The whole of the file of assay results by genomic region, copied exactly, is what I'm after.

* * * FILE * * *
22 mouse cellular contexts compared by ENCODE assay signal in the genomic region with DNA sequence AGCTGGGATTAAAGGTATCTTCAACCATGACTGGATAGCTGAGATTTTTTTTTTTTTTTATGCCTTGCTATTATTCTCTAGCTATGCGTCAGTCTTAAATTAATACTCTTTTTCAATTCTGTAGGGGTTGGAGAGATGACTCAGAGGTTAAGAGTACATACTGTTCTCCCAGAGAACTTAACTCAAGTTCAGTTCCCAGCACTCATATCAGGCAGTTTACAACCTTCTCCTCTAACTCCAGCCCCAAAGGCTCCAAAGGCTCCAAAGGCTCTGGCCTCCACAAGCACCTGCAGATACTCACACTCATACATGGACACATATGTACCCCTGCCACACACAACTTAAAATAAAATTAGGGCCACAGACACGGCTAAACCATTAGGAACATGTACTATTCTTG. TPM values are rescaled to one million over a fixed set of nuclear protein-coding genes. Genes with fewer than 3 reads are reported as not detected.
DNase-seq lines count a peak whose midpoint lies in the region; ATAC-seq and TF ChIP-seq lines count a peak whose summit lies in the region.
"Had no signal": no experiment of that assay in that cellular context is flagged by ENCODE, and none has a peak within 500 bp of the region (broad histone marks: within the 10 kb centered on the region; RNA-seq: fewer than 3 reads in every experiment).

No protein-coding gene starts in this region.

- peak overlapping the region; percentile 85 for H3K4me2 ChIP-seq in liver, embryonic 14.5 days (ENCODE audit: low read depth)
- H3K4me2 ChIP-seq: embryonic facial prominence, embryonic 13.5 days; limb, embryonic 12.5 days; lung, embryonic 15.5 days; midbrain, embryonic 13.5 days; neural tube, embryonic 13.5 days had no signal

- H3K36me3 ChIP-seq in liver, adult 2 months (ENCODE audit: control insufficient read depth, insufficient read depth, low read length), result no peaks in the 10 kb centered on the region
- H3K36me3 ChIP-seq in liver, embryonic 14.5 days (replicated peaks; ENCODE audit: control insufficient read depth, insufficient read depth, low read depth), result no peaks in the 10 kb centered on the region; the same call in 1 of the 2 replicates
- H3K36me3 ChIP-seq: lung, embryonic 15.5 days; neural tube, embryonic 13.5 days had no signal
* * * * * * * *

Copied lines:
22 mouse cellular contexts compared by ENCODE assay signal in the genomic region with DNA sequence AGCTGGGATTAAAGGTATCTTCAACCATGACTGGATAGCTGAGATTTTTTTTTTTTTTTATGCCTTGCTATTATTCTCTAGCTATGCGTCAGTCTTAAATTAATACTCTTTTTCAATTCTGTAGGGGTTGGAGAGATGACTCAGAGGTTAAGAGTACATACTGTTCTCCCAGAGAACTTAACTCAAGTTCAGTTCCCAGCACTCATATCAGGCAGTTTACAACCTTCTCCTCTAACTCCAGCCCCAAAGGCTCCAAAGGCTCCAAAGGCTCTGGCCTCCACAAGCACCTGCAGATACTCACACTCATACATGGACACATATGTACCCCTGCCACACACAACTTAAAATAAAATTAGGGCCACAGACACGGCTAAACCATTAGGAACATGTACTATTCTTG. TPM values are rescaled to one million over a fixed set of nuclear protein-coding genes. Genes with fewer than 3 reads are reported as not detected.
DNase-seq lines count a peak whose midpoint lies in the region; ATAC-seq and TF ChIP-seq lines count a peak whose summit lies in the region.
"Had no signal": no experiment of that assay in that cellular context is flagged by ENCODE, and none has a peak within 500 bp of the region (broad histone marks: within the 10 kb centered on the region; RNA-seq: fewer than 3 reads in every experiment).

No protein-coding gene starts in this region.

- peak overlapping the region; percentile 85 for H3K4me2 ChIP-seq in liver, embryonic 14.5 days (ENCODE audit: low read depth)
- H3K4me2 ChIP-seq: embryonic facial prominence, embryonic 13.5 days; limb, embryonic 12.5 days; lung, embryonic 15.5 days; midbrain, embryonic 13.5 days; neural tube, embryonic 13.5 days had no signal

- H3K36me3 ChIP-seq in liver, adult 2 months (ENCODE audit: control insufficient read depth, insufficient read depth, low read length), result no peaks in the 10 kb centered on the region
- H3K36me3 ChIP-seq in liver, embryonic 14.5 days (replicated peaks; ENCODE audit: control insufficient read depth, insufficient read depth, low read depth), result no peaks in the 10 kb centered on the region; the same call in 1 of the 2 replicates
- H3K36me3 ChIP-seq: lung, embryonic 15.5 days; neural tube, embryonic 13.5 days had no signal